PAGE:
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Using Hot Melt Adhesive

Hot melt adhesive... when to use it and when not

I have grown fond of hot melt adhesive. Fast setting is its most noble attribute. However, it is not an especially strong adhesive and is intended to be applied somewhat thickly.  This makes it generally unsuitable for quality finish woodworking. I have seen inexpensive cabinets literally fall apart because they were assembled with hot melt.

But this is not to take away from its versatility and usability.  It is employed extensively in craft making, artificial flower arranging, in manufacturing to seal cardboard boxes and in some product assembly. Hot melt glues are available in high and low temperature formulations.

It is great when used as a secondary adhesive, to hold items together for screwing or primary gluing (see the Famous Glue Trick).

There are many types of hot melt adhesives manufactured for professional and industrial use that far exceed the strength and durability of the typical hardware/craft store products.  The seaming tape that carpet installers use is glued with a special hot melt adhesive and, as I'm sure you know, carpet seams are about as permanent as anything in this life!

Adhesive Technologies, SDA/Craft Technologies, H.B. Fuller and 3M are all major manufacturers of hot melt glues, and their products are widely available in hardware, home and craft stores.

Hot glue is an easy, quick and efficient adhesive...

Hot glue guns are simple to use.  Plug the gun in, allow it time to heat up, and then squeeze the trigger to apply the adhesive. Melted glue very hot and will burn the skin instantly, so be careful! Press the parts to be glued together and hold till set, literally seconds for thin applications... a few more seconds for thicker applications. 

Sometimes the glue stick will not feed properly and may need a push.  Feeding too much glue at once will cause the gun's mechanism to slip against the stick till more of the glue stick melts.   Also, once a stick is almost used up the gun may need a second stick to push the first through.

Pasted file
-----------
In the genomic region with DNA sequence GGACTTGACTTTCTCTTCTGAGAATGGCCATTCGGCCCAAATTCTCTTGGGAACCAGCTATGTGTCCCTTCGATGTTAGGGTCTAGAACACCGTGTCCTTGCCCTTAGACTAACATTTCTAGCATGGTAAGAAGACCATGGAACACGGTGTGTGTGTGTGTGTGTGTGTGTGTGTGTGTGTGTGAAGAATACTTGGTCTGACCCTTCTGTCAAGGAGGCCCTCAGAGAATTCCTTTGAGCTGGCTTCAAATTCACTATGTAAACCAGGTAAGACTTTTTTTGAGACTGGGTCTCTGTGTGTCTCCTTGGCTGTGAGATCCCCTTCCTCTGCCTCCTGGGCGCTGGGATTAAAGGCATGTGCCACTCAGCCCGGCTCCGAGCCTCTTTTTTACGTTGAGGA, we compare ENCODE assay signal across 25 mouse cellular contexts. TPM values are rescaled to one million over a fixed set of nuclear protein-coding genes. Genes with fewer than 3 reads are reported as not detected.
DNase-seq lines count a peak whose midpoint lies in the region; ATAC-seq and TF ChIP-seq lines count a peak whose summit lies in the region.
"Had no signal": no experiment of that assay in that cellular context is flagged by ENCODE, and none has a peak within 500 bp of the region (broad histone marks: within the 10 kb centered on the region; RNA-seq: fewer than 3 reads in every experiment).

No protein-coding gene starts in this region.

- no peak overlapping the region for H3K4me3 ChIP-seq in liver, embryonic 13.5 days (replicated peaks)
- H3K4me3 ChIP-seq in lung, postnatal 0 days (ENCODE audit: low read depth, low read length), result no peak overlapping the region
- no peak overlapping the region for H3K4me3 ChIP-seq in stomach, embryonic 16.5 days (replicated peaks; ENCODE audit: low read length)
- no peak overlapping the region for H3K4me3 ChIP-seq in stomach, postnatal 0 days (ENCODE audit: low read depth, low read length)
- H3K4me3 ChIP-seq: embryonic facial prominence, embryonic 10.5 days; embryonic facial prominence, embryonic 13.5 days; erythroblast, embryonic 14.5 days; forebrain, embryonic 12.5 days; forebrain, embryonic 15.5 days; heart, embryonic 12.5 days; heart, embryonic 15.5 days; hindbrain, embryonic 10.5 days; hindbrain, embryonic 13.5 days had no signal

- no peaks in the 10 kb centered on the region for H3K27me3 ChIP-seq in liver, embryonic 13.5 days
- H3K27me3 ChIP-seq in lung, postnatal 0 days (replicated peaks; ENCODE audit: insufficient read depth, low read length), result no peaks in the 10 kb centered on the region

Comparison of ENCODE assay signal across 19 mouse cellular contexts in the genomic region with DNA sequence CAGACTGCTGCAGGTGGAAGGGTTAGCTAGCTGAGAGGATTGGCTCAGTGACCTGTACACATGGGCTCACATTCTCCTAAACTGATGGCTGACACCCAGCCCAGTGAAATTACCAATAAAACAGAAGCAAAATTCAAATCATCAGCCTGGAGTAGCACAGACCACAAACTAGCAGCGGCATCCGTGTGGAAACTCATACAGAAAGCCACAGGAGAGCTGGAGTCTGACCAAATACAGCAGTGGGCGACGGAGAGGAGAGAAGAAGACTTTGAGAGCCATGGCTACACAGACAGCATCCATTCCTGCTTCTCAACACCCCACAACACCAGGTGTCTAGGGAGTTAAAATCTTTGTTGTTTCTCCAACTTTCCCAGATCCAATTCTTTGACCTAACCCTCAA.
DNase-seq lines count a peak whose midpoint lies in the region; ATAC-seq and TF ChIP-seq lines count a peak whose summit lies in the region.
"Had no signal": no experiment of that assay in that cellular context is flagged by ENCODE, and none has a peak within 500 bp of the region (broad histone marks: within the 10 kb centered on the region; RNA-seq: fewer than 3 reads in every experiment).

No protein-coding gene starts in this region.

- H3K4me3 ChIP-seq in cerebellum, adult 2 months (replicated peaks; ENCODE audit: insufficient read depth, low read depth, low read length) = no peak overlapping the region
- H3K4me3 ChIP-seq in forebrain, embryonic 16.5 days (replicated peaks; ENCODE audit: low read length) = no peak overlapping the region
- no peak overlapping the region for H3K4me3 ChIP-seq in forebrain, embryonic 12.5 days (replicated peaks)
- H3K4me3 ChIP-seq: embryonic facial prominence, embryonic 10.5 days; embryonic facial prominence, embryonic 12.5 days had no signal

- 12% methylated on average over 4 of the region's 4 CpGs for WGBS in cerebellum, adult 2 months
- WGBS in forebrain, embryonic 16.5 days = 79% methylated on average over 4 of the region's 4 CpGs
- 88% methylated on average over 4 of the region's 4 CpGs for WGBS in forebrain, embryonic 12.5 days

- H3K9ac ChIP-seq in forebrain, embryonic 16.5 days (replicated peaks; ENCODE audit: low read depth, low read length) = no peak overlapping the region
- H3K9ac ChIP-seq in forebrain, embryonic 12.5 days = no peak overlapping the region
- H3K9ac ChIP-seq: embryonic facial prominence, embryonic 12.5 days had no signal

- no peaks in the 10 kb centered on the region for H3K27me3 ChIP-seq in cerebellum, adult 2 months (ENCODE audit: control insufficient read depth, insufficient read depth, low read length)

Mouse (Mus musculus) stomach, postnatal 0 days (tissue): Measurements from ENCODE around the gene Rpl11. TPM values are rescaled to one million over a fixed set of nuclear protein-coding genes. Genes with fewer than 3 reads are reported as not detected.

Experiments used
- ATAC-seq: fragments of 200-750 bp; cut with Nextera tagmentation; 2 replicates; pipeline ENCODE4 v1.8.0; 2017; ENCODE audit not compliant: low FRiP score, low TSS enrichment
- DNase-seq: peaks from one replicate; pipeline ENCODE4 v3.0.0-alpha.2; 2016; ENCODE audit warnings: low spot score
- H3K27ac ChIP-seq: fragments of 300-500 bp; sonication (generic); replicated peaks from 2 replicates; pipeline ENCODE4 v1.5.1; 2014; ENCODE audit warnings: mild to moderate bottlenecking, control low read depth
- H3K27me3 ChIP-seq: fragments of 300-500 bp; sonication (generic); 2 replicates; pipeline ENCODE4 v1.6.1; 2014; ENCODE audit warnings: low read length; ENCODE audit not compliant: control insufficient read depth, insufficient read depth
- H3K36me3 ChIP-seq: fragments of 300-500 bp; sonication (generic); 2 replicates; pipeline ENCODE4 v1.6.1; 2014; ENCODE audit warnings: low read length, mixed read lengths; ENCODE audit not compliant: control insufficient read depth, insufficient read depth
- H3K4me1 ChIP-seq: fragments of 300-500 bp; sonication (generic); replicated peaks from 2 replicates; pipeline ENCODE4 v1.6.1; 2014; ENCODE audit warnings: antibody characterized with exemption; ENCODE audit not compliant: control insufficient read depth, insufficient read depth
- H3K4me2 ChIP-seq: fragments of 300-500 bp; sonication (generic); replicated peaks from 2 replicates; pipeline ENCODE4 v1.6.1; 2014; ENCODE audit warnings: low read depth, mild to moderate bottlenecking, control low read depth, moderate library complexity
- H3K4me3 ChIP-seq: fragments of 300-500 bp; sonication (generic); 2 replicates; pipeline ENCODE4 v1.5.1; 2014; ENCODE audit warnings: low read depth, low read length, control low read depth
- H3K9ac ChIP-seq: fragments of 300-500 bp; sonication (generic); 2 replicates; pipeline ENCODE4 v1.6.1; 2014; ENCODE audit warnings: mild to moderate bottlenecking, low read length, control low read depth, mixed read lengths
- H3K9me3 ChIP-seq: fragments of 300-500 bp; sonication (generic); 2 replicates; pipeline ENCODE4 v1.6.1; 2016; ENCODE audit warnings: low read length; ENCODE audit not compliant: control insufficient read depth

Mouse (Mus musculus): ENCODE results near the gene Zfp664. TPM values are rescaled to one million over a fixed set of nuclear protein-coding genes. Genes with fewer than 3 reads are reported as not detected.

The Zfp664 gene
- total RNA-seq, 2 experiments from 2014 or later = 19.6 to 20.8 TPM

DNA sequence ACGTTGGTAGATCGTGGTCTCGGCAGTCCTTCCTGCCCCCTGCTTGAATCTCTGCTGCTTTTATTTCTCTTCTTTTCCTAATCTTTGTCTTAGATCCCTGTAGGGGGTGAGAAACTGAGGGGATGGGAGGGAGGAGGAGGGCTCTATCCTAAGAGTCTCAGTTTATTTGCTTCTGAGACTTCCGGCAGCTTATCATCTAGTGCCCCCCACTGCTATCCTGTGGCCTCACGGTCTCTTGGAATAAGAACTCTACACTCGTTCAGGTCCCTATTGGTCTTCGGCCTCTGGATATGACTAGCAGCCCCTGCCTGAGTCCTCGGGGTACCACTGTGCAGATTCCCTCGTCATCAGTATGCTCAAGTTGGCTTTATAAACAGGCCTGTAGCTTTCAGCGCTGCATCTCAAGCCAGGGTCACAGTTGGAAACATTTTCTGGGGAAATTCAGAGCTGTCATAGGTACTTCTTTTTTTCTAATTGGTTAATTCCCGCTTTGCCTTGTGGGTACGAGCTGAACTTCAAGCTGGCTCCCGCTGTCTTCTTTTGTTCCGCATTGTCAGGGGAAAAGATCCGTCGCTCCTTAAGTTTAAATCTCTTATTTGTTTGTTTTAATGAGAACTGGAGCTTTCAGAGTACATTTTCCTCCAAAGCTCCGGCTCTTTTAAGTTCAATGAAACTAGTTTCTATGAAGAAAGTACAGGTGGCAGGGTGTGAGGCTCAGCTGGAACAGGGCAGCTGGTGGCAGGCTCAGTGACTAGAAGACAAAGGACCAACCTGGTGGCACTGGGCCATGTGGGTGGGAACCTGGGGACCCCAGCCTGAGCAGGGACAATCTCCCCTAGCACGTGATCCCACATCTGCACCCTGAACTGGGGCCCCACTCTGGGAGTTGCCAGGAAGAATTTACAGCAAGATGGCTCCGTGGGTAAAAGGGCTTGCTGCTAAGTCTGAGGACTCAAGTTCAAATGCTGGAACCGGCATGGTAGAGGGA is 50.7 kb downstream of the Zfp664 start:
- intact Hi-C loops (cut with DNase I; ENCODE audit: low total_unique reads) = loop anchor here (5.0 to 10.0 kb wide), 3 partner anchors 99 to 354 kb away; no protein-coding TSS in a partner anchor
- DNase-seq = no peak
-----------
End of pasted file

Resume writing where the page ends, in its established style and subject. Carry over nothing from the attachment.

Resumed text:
Different hot melt glues have different setting times, and this will determine its proper uses.

Some hot melt glues dry almost instantly and are best for situations where repositioning of the parts is unlikely and speed is important, such as in many craft projects.  On the other hand, slower hardening glues are better when it may take a little time to position the parts, such as when installing cleats for drywall repairs.  In my own work, the only hot melt adhesive I used was a slow-setting type.  I realized that each time I changed the glue, I had to waste whatever was remaining of the stick I started.  Waste not, want not!

Most importantly, hot melt glue is designed to be applied thickly and seems to stick best when it is not squeezed too thin.  That means it can't be used where the tolerances are tight, such as in fine woodworking.  No problem, since there are stronger, better glues designed for woodworking, such as polyurethane glue or good old wood glue, that allow the repositioning time needed to apply clamps.

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